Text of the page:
Lockheed Martin Corporation Earnings Surge, but Share Price Sinks

The good news: The stock price is starting to look attractive again.

Apr 23, 2014 at 1:13PM

Shares of Lockheed Martin Corporation (NYSE:LMT) sat out Monday's rally on the Dow, and actually declined 3% in reaction to the company's Q1 earnings report Tuesday. What spooked investors out of this premier name in defense contracting? Let's find out.

In Q1 2014, Lockheed reported that:

  • Sales declined 4% to $10.7 billion, and fell a bit short of analysts' estimated $10.9 billion.
  • Operating profit margins across Lockheed's several business segments, however, averaged 13.4%, a 130-basis-point improvement over last year's Q1 operating profit margin of 12.1%.
  • Profits per diluted share rose an astounding 23% to $2.87, far in excess of the anticipated $2.53 per share profit, despite the weaker revenues.

Best of all, the earnings that Lockheed reported were of exceedingly high quality this quarter. Against $933 million in "GAAP" net profits, the company reported $2.1 billion in cash from operations, and spent only $103 million of that on capital expenditures -- a clean $2 billion in free cash flow for the quarter.

And judging from the company's update on its expectations for the remainder of this year -- orders and revenues unchanged from the company's January update, but operating, net profits, and cash from operations all ticking up modestly, free cash flow for the whole of fiscal 2014 should be equally good -- perhaps $3.9 billion when all's said and done.

Assuming that is the way things will play out, investors would be looking at:

  • a stock selling for just 12.8 times annual free cash flow
  • expected 8.6% annual growth (but with the capacity to surprise us -- did I mention that profits surged 23% in Q1?)
  • a generous 3.3% dividend yield

Is this stock a bargain?
That all looks pretty good to me. Not a screaming bargain, granted, but a very fair price for a very good company. And with Lockheed being the largest pure-play defense contractor in America, it's a company with an exceedingly wide and deep "moat" around its business as well.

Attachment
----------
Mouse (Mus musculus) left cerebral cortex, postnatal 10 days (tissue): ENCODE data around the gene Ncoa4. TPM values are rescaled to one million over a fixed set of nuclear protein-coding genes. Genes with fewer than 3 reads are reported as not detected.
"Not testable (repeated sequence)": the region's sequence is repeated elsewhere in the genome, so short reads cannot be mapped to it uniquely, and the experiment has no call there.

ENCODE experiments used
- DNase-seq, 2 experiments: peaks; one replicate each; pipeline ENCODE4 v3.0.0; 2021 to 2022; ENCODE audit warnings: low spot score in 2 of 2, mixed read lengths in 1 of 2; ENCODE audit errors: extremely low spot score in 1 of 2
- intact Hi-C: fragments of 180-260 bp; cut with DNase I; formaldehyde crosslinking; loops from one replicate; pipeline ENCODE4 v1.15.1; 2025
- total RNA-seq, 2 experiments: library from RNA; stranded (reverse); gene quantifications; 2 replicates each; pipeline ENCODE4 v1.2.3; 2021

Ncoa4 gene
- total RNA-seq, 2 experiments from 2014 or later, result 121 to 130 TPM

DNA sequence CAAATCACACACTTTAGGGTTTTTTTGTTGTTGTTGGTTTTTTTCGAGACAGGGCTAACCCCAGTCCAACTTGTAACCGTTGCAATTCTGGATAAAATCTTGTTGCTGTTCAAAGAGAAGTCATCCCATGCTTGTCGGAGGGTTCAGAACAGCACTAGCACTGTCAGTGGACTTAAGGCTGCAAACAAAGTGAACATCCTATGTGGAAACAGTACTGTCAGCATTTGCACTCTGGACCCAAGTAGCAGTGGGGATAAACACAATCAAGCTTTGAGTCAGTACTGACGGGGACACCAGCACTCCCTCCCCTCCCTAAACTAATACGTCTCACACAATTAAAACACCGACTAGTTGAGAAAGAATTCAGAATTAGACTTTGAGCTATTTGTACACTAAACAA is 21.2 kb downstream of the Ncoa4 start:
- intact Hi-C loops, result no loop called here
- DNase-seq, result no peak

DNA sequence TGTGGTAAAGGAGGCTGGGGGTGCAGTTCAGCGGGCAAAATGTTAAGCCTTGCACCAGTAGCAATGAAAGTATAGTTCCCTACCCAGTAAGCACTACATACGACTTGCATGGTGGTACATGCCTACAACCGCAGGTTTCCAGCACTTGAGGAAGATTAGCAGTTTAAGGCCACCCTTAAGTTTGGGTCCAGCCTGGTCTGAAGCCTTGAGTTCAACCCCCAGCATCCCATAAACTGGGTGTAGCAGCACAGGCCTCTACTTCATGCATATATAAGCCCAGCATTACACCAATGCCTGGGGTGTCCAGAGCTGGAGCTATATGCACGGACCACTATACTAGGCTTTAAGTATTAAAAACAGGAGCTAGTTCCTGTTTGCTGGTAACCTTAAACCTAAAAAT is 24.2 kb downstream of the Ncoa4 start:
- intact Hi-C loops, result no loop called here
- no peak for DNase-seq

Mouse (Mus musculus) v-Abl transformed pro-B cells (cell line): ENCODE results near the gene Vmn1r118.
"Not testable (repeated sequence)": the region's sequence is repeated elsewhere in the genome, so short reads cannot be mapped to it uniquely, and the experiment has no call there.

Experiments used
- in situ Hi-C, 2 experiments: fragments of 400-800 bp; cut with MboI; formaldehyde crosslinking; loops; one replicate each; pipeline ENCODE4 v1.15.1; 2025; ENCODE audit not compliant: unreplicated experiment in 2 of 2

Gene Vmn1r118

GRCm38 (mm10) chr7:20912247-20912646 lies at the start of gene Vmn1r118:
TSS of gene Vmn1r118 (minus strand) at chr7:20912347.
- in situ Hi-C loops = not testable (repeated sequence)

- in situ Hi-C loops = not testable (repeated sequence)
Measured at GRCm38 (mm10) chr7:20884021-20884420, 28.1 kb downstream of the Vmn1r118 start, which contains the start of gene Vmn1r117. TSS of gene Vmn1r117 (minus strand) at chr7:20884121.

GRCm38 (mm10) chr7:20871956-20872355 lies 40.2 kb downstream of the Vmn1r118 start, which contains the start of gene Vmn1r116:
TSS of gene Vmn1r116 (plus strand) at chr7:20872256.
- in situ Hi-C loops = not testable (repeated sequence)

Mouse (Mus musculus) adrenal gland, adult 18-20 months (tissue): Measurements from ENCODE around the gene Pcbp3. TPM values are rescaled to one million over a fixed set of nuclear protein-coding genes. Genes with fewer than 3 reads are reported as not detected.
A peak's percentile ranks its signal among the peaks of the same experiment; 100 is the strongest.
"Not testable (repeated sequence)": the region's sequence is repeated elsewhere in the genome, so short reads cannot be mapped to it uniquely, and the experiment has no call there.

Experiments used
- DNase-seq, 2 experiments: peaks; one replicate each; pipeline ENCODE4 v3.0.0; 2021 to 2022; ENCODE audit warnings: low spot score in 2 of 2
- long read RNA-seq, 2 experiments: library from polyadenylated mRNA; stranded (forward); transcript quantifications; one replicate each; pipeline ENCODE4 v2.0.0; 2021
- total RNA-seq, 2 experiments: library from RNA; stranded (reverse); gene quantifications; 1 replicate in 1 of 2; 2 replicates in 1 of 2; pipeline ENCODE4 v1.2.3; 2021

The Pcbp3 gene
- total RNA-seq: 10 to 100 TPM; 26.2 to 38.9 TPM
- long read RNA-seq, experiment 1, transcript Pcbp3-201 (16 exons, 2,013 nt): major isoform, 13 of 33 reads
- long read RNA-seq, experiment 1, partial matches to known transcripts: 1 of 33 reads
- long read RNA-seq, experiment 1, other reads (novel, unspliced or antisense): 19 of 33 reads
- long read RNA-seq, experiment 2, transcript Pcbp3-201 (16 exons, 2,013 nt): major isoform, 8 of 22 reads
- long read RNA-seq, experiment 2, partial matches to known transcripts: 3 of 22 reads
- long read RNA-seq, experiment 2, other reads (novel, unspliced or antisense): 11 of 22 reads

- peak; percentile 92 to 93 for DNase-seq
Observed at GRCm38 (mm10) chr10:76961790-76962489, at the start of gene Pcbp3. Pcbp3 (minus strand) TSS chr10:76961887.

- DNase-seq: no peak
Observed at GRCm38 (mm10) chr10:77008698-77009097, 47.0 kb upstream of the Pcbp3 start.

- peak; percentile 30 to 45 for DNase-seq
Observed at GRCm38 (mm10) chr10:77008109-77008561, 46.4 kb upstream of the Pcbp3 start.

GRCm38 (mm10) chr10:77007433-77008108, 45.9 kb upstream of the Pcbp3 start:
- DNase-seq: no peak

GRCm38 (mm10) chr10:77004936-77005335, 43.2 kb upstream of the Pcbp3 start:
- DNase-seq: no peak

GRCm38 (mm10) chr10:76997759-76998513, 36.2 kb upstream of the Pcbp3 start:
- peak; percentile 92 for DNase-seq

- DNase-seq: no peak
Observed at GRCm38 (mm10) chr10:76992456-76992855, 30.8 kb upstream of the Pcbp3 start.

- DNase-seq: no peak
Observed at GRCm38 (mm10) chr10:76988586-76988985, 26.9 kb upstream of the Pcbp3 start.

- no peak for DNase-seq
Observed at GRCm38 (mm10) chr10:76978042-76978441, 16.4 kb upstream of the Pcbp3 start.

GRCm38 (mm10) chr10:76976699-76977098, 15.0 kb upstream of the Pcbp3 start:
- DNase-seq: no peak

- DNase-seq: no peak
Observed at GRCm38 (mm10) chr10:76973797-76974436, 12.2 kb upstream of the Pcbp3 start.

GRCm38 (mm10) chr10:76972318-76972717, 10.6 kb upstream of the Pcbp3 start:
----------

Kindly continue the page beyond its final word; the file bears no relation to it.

So why did investors flee the stock Tuesday? The answer basically comes down to one line in the company's earnings report: Namely, the "top line," where revenues fell 4%, and where Lockheed warned investors to expect further revenue declines as the U.S. government tightens its defense spending belt. Backlog at Lockheed has shrunk more than 3% over just the past three months, too. That's a trend that promises shrinking revenue even worse than the 6% reduction in military sales that Lockheed has already warned us about, if it continues.

Or not
The key thing to think about when pondering an investment in Lockheed, though, is that this is more than just a defense company. This is a company, period. A company that can focus on selling defense products, when those are most profitable -- but also a company free to explore other business ventures, if the defense business gets bad. A few months ago, I laid out just a few of Lockheed's new initiatives to seek out revenues "wherever they're at," be this in water desalination to ease California's drought problems, in green energy, or elsewhere.

At today's share price, I'm of the opinion that investors may be focusing too intently on Lockheed's role as the nation's premier defense contractor, and ignoring the company's ability to bob and weave into other business ventures as business conditions necessitate. While the stock's not quite cheap enough to entice me to buy just yet, a bit more negativity on Wall Street's part could help it get there. 

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Rich Smith has no position in any stocks mentioned. The Motley Fool owns shares of Lockheed Martin. Try any of our Foolish newsletter services free for 30 days. We Fools may not all hold the same opinions, but we all believe that considering a diverse range of insights makes us better investors. The Motley Fool has a disclosure policy.

A Financial Plan on an Index Card

Keeping it simple.

Aug 7, 2015 at 11:26AM

Two years ago, University of Chicago professor Harold Pollack wrote his entire financial plan on an index card.

It blew up. People loved the idea. Financial advice is often intentionally complicated. Obscurity lets advisors charge higher fees. But the most important parts are painfully simple. Here's how Pollack put it:

The card came out of chat I had regarding what I view as the financial industry's basic dilemma: The best investment advice fits on an index card. A commenter asked for the actual index card. Although I was originally speaking in metaphor, I grabbed a pen and one of my daughter's note cards, scribbled this out in maybe three minutes, snapped a picture with my iPhone, and the rest was history.

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I love the exercise, because it makes you think about what's important and forces you to be succinct.

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Everything else is details. 

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